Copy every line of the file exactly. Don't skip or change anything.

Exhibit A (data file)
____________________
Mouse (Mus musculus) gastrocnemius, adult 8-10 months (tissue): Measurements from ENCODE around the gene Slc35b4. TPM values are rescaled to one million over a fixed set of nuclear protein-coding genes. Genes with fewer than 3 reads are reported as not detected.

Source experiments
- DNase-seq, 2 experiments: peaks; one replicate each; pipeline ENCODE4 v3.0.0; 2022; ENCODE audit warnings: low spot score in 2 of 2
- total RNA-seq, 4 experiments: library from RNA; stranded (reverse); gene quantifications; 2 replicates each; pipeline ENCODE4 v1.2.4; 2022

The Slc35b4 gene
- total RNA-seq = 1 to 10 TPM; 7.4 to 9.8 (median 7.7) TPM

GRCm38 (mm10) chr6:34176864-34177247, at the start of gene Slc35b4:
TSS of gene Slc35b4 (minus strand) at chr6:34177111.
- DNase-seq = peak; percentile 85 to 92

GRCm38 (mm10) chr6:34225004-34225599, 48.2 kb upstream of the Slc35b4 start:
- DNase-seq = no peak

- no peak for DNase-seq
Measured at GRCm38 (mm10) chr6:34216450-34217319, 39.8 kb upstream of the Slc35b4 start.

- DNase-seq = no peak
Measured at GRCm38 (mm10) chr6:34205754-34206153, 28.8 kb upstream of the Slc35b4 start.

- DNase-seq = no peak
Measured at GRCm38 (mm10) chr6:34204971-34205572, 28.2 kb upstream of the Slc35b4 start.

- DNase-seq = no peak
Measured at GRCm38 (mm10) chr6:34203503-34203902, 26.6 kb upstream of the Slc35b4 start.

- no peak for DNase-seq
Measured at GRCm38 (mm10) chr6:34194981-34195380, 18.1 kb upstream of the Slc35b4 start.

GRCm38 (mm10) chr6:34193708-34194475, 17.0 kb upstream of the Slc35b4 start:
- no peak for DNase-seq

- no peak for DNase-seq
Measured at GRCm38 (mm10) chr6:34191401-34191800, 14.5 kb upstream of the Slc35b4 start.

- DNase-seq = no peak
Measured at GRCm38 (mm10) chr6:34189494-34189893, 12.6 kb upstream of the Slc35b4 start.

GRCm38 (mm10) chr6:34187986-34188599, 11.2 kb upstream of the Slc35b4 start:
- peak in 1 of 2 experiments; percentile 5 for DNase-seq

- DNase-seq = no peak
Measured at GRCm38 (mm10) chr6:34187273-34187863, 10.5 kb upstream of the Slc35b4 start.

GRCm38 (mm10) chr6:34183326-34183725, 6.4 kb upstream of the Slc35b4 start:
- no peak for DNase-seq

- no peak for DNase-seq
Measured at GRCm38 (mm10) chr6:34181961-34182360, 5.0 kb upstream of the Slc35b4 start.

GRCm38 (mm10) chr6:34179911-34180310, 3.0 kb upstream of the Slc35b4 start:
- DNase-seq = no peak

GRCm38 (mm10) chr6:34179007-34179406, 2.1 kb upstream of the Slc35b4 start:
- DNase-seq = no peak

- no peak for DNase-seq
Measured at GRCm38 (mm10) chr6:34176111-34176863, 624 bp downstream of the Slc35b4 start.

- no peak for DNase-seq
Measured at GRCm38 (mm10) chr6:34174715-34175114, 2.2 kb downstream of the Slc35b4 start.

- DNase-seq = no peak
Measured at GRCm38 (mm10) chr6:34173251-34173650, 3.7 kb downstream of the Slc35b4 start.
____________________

Mouse (Mus musculus) gastrocnemius, adult 8-10 months (tissue): Measurements from ENCODE around the gene Slc35b4. TPM values are rescaled to one million over a fixed set of nuclear protein-coding genes. Genes with fewer than 3 reads are reported as not detected.

Source experiments
- DNase-seq, 2 experiments: peaks; one replicate each; pipeline ENCODE4 v3.0.0; 2022; ENCODE audit warnings: low spot score in 2 of 2
- total RNA-seq, 4 experiments: library from RNA; stranded (reverse); gene quantifications; 2 replicates each; pipeline ENCODE4 v1.2.4; 2022

The Slc35b4 gene
- total RNA-seq = 1 to 10 TPM; 7.4 to 9.8 (median 7.7) TPM

GRCm38 (mm10) chr6:34176864-34177247, at the start of gene Slc35b4:
TSS of gene Slc35b4 (minus strand) at chr6:34177111.
- DNase-seq = peak; percentile 85 to 92

GRCm38 (mm10) chr6:34225004-34225599, 48.2 kb upstream of the Slc35b4 start:
- DNase-seq = no peak

- no peak for DNase-seq
Measured at GRCm38 (mm10) chr6:34216450-34217319, 39.8 kb upstream of the Slc35b4 start.

- DNase-seq = no peak
Measured at GRCm38 (mm10) chr6:34205754-34206153, 28.8 kb upstream of the Slc35b4 start.

- DNase-seq = no peak
Measured at GRCm38 (mm10) chr6:34204971-34205572, 28.2 kb upstream of the Slc35b4 start.

- DNase-seq = no peak
Measured at GRCm38 (mm10) chr6:34203503-34203902, 26.6 kb upstream of the Slc35b4 start.

- no peak for DNase-seq
Measured at GRCm38 (mm10) chr6:34194981-34195380, 18.1 kb upstream of the Slc35b4 start.

GRCm38 (mm10) chr6:34193708-34194475, 17.0 kb upstream of the Slc35b4 start:
- no peak for DNase-seq

- no peak for DNase-seq
Measured at GRCm38 (mm10) chr6:34191401-34191800, 14.5 kb upstream of the Slc35b4 start.

- DNase-seq = no peak
Measured at GRCm38 (mm10) chr6:34189494-34189893, 12.6 kb upstream of the Slc35b4 start.

GRCm38 (mm10) chr6:34187986-34188599, 11.2 kb upstream of the Slc35b4 start:
- peak in 1 of 2 experiments; percentile 5 for DNase-seq

- DNase-seq = no peak
Measured at GRCm38 (mm10) chr6:34187273-34187863, 10.5 kb upstream of the Slc35b4 start.

GRCm38 (mm10) chr6:34183326-34183725, 6.4 kb upstream of the Slc35b4 start:
- no peak for DNase-seq

- no peak for DNase-seq
Measured at GRCm38 (mm10) chr6:34181961-34182360, 5.0 kb upstream of the Slc35b4 start.

GRCm38 (mm10) chr6:34179911-34180310, 3.0 kb upstream of the Slc35b4 start:
- DNase-seq = no peak

GRCm38 (mm10) chr6:34179007-34179406, 2.1 kb upstream of the Slc35b4 start:
- DNase-seq = no peak

- no peak for DNase-seq
Measured at GRCm38 (mm10) chr6:34176111-34176863, 624 bp downstream of the Slc35b4 start.

- no peak for DNase-seq
Measured at GRCm38 (mm10) chr6:34174715-34175114, 2.2 kb downstream of the Slc35b4 start.

- DNase-seq = no peak
Measured at GRCm38 (mm10) chr6:34173251-34173650, 3.7 kb downstream of the Slc35b4 start.